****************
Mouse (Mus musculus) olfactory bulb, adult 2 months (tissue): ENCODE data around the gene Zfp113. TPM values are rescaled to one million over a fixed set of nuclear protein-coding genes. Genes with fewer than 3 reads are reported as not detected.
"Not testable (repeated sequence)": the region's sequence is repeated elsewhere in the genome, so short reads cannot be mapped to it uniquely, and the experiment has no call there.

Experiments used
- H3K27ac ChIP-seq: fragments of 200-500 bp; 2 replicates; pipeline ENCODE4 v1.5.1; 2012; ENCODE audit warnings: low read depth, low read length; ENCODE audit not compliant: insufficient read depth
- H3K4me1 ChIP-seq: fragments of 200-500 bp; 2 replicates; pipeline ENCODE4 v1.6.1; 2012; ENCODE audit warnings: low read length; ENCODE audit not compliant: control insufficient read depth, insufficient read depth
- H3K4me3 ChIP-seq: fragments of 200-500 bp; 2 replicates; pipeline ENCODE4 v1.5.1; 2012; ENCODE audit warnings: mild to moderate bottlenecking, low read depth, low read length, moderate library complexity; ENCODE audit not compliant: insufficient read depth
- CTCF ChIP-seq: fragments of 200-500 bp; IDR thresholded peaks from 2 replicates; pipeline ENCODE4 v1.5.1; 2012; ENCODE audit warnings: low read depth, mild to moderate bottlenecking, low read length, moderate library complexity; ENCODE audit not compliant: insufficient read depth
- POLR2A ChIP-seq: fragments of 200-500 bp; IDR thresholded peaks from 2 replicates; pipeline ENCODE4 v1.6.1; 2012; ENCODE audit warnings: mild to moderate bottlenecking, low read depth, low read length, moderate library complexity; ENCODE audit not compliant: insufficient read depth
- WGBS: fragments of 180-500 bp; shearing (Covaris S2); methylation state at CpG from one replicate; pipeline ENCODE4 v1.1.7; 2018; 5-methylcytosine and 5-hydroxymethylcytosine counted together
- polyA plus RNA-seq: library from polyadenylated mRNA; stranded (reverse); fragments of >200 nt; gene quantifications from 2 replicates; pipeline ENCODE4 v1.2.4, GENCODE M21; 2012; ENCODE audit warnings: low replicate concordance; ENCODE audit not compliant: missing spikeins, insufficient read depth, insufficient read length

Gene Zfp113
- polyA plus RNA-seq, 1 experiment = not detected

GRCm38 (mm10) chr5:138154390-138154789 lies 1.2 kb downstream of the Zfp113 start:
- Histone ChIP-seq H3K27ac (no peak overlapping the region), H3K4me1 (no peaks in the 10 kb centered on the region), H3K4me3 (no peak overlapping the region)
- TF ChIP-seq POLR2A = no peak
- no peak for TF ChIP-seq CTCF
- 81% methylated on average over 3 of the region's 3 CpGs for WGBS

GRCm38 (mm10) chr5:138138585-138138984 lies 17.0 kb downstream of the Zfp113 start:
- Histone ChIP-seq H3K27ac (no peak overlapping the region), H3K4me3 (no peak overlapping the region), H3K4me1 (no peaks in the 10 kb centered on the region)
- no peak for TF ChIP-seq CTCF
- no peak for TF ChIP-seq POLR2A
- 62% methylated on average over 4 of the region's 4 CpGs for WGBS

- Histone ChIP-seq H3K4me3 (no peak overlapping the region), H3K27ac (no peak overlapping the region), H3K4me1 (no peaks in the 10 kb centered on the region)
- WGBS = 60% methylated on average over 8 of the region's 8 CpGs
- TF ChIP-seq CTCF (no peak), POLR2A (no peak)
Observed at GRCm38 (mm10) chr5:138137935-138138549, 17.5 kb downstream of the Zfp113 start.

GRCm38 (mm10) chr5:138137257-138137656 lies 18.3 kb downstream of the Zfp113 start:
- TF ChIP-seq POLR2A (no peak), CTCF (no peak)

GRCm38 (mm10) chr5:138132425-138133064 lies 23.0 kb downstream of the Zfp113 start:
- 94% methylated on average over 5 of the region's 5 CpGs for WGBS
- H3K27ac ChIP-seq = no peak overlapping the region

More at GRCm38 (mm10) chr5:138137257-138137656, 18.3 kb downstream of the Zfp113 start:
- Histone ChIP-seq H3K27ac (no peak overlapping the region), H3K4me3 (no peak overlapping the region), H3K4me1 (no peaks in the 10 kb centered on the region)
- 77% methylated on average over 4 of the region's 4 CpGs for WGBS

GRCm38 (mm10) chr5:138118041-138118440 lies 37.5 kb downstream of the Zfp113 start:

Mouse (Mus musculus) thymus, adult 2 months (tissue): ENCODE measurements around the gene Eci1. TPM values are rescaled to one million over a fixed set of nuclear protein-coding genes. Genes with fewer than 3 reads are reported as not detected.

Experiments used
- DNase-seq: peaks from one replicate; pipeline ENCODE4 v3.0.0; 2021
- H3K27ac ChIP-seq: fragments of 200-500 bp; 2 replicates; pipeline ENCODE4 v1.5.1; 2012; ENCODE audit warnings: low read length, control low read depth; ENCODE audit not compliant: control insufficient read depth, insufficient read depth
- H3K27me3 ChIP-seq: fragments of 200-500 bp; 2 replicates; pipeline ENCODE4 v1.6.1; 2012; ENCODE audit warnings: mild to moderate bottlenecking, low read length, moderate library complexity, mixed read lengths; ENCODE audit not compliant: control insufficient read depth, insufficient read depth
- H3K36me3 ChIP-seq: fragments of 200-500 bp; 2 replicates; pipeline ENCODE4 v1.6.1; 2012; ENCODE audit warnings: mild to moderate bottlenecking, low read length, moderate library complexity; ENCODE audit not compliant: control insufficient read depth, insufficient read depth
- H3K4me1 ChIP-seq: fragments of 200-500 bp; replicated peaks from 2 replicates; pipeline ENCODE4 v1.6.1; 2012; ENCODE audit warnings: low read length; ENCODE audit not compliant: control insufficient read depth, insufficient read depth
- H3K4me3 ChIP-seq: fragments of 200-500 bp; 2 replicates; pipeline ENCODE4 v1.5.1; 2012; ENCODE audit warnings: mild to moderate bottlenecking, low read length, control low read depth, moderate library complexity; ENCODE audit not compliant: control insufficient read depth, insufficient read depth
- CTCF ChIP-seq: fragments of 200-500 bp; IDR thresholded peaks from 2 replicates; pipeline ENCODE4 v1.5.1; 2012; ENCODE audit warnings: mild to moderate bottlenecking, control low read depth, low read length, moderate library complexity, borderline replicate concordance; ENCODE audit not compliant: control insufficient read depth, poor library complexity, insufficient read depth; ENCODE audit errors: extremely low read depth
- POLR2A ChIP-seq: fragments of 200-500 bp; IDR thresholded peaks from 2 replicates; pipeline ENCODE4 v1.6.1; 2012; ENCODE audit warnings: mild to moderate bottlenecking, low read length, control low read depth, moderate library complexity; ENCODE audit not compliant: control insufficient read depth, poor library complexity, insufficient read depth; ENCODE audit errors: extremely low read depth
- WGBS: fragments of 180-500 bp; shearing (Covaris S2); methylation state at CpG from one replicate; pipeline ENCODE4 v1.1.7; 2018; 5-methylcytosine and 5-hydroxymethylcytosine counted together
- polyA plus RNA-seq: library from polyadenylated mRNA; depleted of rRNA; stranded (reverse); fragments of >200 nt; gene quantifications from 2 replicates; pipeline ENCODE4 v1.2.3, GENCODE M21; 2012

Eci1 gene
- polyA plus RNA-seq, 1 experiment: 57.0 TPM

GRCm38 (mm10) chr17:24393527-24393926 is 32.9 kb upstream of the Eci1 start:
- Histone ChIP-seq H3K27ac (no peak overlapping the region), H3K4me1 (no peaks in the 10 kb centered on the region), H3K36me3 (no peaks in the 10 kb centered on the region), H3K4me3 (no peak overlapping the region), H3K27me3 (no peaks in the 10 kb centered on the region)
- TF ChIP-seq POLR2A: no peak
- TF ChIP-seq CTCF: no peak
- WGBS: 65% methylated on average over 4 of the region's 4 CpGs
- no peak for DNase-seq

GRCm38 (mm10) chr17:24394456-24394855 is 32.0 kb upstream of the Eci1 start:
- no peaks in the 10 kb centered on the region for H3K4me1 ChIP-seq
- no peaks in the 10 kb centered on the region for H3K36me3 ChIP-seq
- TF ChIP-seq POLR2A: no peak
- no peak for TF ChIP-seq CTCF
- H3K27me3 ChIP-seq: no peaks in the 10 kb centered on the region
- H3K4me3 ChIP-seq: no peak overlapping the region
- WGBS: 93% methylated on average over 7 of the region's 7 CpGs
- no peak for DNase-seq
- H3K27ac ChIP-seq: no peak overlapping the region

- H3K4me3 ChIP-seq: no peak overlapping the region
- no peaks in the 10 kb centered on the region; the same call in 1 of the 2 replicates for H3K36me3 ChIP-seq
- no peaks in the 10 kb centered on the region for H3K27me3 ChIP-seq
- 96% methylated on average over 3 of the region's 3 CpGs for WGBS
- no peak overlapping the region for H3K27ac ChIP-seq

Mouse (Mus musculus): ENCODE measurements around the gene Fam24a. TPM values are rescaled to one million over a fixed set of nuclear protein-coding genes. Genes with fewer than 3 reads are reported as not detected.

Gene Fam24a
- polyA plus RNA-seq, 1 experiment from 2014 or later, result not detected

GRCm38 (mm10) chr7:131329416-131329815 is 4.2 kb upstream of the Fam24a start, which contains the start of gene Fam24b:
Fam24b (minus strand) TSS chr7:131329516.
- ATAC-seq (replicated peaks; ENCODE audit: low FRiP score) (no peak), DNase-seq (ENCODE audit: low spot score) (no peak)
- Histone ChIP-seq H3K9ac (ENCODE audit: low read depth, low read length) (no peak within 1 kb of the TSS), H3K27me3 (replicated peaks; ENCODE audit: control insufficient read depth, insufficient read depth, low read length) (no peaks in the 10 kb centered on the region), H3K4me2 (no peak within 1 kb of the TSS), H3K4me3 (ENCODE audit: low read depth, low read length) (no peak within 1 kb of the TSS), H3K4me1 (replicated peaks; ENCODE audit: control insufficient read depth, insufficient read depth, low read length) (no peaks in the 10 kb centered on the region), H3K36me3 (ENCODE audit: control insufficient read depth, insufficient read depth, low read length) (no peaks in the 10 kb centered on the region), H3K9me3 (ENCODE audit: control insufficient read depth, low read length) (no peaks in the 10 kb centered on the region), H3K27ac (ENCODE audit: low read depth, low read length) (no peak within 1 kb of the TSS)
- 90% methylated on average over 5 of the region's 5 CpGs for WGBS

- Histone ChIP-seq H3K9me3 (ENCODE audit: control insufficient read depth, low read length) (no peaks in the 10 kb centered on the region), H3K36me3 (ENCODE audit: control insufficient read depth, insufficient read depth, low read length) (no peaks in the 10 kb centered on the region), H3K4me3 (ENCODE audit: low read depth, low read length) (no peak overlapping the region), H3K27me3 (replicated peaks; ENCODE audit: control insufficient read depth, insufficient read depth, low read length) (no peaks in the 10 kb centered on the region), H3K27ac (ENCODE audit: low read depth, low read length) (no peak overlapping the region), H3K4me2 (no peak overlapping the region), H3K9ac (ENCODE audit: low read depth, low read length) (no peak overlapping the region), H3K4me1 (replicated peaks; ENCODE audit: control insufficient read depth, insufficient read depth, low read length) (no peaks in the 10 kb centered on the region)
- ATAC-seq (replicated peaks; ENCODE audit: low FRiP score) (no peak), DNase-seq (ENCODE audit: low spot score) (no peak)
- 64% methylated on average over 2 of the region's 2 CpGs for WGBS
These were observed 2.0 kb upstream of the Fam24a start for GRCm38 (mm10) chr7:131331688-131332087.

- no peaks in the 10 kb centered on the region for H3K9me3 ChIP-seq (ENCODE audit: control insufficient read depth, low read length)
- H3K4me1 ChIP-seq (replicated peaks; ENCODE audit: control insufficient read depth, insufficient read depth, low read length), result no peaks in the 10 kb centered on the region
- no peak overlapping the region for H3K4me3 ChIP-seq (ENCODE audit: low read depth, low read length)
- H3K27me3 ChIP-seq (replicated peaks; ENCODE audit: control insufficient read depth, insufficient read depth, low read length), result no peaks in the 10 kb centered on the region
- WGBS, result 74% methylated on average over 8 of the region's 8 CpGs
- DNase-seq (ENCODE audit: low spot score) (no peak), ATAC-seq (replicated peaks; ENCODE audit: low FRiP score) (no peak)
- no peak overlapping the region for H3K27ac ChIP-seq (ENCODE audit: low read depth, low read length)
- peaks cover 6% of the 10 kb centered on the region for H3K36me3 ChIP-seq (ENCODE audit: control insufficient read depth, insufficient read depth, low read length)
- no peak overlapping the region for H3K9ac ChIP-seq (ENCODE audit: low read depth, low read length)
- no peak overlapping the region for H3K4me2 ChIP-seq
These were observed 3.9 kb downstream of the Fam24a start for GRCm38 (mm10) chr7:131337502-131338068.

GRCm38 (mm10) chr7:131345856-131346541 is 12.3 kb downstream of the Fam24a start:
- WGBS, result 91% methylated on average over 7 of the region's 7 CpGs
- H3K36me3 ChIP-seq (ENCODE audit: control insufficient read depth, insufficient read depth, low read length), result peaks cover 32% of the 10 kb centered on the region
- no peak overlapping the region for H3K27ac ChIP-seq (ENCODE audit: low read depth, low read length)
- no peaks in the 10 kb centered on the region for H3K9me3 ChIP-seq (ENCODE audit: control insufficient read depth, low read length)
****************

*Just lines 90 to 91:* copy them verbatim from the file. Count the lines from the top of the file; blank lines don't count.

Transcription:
- peaks cover 6% of the 10 kb centered on the region for H3K36me3 ChIP-seq (ENCODE audit: control insufficient read depth, insufficient read depth, low read length)
- no peak overlapping the region for H3K9ac ChIP-seq (ENCODE audit: low read depth, low read length)